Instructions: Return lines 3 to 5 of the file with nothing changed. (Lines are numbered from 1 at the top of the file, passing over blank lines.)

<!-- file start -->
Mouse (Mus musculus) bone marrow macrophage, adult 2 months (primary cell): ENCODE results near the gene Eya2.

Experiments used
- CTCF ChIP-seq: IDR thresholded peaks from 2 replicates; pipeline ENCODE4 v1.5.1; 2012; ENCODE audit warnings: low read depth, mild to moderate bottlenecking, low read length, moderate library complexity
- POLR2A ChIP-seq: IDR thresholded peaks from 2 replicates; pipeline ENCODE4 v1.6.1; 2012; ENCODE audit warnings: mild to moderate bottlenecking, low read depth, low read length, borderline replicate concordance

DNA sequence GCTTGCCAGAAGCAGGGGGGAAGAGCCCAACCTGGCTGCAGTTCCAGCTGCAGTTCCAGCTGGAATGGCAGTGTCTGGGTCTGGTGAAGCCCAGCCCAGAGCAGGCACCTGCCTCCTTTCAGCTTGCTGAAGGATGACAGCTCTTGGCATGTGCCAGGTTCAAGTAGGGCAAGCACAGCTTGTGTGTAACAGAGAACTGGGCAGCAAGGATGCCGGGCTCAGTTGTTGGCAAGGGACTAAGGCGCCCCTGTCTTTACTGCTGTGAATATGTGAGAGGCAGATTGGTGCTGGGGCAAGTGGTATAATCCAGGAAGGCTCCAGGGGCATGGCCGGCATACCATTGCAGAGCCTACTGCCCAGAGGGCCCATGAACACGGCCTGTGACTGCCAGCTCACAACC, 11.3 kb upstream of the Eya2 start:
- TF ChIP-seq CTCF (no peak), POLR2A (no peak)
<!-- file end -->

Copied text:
- CTCF ChIP-seq: IDR thresholded peaks from 2 replicates; pipeline ENCODE4 v1.5.1; 2012; ENCODE audit warnings: low read depth, mild to moderate bottlenecking, low read length, moderate library complexity
- POLR2A ChIP-seq: IDR thresholded peaks from 2 replicates; pipeline ENCODE4 v1.6.1; 2012; ENCODE audit warnings: mild to moderate bottlenecking, low read depth, low read length, borderline replicate concordance

DNA sequence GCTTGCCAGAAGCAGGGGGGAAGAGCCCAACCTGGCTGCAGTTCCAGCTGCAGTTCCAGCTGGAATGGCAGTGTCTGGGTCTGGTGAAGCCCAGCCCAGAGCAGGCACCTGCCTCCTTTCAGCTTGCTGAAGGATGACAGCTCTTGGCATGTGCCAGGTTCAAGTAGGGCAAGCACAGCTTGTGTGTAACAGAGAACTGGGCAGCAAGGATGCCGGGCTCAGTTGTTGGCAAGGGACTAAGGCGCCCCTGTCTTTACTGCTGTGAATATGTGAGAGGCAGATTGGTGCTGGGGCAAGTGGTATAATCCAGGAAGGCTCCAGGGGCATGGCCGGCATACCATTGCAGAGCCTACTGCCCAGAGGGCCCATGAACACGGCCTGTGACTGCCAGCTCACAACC, 11.3 kb upstream of the Eya2 start: